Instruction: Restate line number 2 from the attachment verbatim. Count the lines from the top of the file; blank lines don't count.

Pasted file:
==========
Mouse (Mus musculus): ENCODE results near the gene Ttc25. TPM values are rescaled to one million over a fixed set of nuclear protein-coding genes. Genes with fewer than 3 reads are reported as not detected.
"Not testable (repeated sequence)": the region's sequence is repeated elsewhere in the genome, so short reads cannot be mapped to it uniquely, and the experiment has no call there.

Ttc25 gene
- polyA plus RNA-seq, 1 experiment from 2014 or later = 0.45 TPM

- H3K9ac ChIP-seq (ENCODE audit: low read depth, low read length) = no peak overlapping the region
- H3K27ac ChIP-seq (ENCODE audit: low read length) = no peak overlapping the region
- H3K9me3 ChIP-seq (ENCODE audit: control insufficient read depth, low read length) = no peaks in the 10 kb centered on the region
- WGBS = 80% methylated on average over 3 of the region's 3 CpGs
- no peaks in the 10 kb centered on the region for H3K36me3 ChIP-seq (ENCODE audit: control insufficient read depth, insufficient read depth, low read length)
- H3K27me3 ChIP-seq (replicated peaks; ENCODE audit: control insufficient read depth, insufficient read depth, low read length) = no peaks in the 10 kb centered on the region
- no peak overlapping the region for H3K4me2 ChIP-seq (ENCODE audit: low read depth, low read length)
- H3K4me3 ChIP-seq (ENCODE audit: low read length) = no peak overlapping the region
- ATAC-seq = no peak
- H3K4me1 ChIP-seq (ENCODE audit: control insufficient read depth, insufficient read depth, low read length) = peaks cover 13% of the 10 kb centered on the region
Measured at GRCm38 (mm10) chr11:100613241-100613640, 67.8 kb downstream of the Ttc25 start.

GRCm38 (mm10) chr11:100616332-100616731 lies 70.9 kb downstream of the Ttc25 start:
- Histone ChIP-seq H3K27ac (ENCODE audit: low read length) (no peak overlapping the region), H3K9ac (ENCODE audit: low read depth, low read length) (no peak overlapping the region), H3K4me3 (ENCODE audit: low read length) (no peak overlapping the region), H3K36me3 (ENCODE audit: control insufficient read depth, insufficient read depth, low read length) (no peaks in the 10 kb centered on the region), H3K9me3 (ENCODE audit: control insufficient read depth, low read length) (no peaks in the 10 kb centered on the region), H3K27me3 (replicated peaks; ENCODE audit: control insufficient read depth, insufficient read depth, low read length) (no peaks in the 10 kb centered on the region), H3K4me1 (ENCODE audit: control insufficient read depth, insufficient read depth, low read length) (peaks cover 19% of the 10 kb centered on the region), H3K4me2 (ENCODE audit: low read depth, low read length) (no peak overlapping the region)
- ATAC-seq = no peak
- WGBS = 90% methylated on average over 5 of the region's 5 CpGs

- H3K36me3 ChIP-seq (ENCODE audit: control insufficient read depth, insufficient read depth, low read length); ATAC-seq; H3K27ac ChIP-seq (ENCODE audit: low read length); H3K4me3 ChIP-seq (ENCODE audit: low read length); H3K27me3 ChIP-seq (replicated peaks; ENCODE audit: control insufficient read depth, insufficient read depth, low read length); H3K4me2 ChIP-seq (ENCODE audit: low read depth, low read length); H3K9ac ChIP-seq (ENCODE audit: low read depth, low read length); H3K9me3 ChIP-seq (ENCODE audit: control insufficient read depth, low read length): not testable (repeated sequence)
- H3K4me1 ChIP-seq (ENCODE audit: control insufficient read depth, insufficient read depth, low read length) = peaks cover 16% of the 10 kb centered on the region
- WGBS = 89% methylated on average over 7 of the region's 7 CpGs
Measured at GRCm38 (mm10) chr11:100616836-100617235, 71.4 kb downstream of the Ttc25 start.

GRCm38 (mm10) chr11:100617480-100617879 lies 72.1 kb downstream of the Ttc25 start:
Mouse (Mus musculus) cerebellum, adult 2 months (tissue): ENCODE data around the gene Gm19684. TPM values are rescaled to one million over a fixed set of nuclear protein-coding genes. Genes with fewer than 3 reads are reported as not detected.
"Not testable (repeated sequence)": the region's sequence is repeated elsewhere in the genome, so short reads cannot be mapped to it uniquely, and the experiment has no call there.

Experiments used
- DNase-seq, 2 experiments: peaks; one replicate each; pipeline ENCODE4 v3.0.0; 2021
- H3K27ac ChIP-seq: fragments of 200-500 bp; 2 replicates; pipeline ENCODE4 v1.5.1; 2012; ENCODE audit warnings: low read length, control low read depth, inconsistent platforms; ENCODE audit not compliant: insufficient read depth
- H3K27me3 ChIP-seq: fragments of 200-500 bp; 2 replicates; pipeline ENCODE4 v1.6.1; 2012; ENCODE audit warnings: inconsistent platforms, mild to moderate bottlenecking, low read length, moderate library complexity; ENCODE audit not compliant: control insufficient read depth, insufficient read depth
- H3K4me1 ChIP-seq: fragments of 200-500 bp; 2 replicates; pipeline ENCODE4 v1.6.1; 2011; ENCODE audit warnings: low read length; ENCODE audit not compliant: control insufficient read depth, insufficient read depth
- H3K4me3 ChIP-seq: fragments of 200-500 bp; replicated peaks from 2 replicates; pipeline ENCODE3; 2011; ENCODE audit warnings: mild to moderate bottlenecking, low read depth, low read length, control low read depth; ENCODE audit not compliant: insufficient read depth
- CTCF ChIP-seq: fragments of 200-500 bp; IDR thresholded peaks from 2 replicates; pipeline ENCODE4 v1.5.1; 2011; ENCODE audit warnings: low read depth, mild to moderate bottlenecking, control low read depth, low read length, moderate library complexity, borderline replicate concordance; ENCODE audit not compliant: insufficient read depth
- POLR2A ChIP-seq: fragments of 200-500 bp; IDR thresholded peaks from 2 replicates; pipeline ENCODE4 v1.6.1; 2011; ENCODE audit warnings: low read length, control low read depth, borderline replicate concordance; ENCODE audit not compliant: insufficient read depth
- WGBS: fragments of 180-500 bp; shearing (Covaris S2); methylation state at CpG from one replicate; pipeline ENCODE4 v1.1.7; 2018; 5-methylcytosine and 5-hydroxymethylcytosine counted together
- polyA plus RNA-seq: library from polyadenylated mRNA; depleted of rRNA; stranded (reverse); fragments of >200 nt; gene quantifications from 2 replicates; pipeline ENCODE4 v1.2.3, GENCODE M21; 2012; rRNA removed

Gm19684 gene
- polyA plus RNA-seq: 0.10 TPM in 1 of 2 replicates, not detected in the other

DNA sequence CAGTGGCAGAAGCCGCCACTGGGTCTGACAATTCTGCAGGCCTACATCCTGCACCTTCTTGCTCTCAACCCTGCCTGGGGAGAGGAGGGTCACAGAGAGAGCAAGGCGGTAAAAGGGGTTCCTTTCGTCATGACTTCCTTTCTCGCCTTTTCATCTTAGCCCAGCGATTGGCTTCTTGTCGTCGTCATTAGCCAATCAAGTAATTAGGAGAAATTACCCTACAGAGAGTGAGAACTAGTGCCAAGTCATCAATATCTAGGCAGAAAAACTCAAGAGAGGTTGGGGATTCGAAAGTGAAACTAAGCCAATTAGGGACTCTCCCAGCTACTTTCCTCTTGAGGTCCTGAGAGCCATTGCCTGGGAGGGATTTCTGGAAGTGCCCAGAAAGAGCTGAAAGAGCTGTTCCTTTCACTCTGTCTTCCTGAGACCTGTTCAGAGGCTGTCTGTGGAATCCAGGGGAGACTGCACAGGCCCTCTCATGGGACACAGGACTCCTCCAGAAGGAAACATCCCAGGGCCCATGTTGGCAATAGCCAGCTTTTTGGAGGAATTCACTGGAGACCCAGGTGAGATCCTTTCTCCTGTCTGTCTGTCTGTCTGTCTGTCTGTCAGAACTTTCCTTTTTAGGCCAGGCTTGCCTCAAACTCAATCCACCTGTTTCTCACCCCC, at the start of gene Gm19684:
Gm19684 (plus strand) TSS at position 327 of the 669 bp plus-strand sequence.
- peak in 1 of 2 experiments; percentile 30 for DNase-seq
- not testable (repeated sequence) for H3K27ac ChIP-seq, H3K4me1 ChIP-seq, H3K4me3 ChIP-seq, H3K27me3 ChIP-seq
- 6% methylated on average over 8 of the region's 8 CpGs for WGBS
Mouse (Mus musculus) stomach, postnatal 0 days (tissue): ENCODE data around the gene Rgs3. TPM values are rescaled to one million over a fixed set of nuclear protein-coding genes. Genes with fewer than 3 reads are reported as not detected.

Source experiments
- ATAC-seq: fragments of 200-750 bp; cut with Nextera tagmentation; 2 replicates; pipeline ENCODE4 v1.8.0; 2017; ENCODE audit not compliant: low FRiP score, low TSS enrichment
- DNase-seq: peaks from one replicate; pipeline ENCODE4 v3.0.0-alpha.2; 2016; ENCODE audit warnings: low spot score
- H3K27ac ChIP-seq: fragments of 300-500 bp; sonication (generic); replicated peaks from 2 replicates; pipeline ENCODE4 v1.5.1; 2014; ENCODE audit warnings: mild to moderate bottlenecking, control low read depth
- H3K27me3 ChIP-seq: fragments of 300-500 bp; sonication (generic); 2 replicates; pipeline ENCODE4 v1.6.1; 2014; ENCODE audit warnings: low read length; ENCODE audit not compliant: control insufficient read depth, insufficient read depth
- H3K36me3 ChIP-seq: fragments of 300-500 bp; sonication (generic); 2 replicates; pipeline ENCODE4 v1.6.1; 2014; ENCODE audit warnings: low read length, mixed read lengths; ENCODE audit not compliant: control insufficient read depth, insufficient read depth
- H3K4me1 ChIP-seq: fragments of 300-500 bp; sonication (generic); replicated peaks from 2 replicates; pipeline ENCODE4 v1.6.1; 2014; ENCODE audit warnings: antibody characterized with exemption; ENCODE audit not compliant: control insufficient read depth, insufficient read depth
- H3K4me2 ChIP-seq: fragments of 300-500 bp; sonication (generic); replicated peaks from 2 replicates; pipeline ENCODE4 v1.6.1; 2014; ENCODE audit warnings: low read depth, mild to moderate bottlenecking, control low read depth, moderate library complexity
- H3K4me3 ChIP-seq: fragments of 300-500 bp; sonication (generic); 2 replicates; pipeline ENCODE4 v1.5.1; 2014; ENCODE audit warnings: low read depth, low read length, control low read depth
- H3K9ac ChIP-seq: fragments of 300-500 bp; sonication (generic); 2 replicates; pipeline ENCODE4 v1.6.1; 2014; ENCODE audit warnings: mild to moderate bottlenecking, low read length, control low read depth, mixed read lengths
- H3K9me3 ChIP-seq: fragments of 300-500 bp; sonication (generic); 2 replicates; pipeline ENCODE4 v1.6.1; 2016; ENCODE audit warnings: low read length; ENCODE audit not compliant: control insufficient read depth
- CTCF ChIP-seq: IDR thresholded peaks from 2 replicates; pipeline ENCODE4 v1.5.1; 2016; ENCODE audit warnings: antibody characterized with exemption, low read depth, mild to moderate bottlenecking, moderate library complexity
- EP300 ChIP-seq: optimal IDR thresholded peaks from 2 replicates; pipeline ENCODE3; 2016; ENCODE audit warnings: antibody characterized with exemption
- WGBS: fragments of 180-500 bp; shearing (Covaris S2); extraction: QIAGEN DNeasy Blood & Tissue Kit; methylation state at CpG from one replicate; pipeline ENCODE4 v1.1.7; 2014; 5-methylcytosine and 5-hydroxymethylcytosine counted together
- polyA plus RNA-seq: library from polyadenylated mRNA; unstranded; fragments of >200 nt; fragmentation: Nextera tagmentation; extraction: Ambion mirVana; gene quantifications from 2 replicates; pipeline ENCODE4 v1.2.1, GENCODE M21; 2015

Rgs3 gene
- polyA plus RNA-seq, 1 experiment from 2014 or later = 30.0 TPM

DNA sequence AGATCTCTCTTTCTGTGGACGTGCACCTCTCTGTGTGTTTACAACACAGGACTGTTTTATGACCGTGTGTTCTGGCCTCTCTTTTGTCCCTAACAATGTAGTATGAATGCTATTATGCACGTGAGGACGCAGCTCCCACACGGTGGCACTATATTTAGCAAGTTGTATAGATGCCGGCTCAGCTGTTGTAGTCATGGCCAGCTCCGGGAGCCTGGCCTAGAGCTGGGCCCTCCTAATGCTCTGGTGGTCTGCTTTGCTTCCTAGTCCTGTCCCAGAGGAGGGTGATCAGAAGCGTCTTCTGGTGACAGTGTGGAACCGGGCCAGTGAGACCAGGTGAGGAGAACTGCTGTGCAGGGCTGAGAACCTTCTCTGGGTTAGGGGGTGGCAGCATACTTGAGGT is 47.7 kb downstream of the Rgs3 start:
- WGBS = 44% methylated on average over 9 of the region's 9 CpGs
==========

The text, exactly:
"Not testable (repeated sequence)": the region's sequence is repeated elsewhere in the genome, so short reads cannot be mapped to it uniquely, and the experiment has no call there.